So I've hit with the Sweet Spotter and here are my thoughts:
- People think the sweet spot is hitting the ball in the center of the strings, but that's not true. You have to hit the ball in the center of the strings AND have the correct body position (posture, balance, etc.) AND correct relationship between the racket and the body.
The Sweet Spotter is extremely unforgiving, and that's a good thing. The only way you'll get the ball to go in is if you hit the "true" sweet spot. You can't cheat like you can with a racket, where you can get the ball to go in even if you catch it late, you're off balance, etc., as long as you hit in the center of the strings. So the several suggestions above about using a racket with a small racket head won't work.
The circular shape prevents cheating. You HAVE to be perfect.
- An unexpected benefit of hitting with it was a longer, more complete swing thanks to the weighting. For example, my follow through on my backhand was longer after I used the Sweet Spotter, and I had more racket head speed (re: the last point, was the same on the forehand). I think this could be especially big for all of you who "stop short" on your swings. Pretty common problem at the recreational level.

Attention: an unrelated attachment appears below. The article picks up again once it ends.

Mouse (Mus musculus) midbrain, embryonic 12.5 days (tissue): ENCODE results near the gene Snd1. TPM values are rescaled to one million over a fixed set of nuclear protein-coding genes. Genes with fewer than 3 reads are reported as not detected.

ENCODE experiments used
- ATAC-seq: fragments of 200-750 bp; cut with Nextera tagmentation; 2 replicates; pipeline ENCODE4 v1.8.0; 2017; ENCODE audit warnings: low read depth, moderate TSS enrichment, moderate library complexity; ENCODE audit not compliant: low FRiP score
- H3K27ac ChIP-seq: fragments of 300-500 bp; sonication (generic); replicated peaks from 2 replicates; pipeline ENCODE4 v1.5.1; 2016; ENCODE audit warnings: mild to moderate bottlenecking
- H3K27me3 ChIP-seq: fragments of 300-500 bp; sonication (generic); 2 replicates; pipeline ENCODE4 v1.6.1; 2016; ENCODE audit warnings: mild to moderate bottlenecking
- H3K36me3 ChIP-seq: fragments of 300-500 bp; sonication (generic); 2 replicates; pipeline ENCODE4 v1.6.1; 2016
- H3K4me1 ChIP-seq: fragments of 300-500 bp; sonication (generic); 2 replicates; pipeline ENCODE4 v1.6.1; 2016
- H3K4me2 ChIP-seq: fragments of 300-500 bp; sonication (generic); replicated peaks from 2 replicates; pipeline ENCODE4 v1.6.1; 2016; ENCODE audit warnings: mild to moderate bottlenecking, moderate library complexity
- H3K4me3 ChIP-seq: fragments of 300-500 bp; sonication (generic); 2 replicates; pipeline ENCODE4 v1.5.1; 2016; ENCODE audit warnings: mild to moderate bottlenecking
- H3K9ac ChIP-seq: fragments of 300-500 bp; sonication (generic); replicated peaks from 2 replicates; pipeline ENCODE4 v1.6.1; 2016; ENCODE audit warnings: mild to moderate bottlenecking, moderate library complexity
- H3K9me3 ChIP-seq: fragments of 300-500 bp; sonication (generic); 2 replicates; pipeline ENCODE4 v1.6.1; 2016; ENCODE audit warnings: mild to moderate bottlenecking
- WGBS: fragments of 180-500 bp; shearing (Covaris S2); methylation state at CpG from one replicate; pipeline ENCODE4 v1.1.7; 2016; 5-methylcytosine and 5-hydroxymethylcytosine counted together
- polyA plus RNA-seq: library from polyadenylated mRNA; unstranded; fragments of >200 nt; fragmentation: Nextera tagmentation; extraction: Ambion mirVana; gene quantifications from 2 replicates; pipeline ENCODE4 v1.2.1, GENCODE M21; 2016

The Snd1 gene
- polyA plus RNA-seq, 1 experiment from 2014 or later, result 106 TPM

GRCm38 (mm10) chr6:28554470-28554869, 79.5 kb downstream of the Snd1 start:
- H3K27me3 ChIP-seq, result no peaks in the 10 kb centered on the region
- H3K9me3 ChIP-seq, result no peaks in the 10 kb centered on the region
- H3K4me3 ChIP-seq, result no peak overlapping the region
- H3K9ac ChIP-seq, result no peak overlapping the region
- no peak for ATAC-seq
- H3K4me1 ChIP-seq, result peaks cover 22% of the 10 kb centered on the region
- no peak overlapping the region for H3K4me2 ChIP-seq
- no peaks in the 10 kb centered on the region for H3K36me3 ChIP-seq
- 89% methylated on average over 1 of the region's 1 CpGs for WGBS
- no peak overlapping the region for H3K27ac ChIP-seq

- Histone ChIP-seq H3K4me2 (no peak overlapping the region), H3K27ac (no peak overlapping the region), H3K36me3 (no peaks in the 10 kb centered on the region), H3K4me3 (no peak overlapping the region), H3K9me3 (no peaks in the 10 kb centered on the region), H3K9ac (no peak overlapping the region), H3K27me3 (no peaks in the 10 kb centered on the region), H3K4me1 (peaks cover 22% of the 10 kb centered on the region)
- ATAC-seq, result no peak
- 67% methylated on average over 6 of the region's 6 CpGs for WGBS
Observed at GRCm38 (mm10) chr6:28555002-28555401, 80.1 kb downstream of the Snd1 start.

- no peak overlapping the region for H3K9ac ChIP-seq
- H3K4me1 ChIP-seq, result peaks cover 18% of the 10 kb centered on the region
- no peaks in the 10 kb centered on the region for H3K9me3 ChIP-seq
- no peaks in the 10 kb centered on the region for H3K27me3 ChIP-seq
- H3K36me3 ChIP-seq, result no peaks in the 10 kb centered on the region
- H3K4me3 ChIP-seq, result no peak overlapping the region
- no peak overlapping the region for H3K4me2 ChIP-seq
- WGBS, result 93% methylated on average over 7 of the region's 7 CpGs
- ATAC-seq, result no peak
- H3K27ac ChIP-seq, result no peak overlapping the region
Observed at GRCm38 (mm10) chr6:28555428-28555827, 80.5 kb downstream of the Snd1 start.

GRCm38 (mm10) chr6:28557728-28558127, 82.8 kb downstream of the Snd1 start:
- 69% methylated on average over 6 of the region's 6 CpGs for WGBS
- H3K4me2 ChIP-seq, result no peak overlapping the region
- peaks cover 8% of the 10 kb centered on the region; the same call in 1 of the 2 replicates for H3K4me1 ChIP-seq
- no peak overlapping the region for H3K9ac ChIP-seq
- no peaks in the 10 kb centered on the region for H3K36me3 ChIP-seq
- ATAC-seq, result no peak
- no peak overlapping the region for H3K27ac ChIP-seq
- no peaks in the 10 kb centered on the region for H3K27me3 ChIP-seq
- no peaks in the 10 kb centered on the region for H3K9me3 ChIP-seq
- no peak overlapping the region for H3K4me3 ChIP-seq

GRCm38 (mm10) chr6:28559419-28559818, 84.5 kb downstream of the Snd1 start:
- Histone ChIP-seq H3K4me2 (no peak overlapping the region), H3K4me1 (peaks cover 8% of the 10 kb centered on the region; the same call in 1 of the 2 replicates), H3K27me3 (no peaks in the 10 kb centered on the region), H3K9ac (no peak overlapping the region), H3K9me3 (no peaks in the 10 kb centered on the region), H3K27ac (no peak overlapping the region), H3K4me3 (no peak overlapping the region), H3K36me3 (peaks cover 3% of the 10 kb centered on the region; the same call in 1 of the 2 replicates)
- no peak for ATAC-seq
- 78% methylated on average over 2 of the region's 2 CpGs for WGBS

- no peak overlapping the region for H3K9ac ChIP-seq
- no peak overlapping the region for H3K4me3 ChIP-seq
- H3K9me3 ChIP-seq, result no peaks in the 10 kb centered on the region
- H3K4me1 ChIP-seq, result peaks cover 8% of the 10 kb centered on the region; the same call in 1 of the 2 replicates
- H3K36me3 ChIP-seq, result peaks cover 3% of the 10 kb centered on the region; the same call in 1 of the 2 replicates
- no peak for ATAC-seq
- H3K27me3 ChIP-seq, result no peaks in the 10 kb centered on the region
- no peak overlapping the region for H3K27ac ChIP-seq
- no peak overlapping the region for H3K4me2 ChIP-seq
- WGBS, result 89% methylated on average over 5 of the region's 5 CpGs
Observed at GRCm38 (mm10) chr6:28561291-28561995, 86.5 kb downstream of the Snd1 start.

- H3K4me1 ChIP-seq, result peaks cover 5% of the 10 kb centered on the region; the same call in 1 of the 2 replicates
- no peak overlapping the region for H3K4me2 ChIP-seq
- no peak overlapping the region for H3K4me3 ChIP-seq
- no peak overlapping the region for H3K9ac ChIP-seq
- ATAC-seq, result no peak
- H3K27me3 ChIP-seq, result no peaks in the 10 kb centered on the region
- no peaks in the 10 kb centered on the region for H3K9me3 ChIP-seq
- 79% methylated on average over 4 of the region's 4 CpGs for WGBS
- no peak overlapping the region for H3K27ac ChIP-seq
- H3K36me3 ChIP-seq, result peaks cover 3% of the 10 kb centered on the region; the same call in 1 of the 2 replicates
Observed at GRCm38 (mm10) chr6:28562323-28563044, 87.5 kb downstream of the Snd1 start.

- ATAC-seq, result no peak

- One drawback (which I've talked with Yann about) is that you spray balls all over the place, and can golf them (FOUR!) over the fence. In a country club or public facility setting this is obviously problematic. I suggested to Yann that he use quick start (low compression) balls to reduce spraying but I haven't gotten any feedback on the results.
I'm excited about the potential for this thing. As with any prototype, some tweaks are necessary, but I definitely noticed a positive difference after hitting with it for about 15 minutes and watched a significant amount of before / after footage Yann shot of recreational players - the benefits were very clear.
Hope that helps,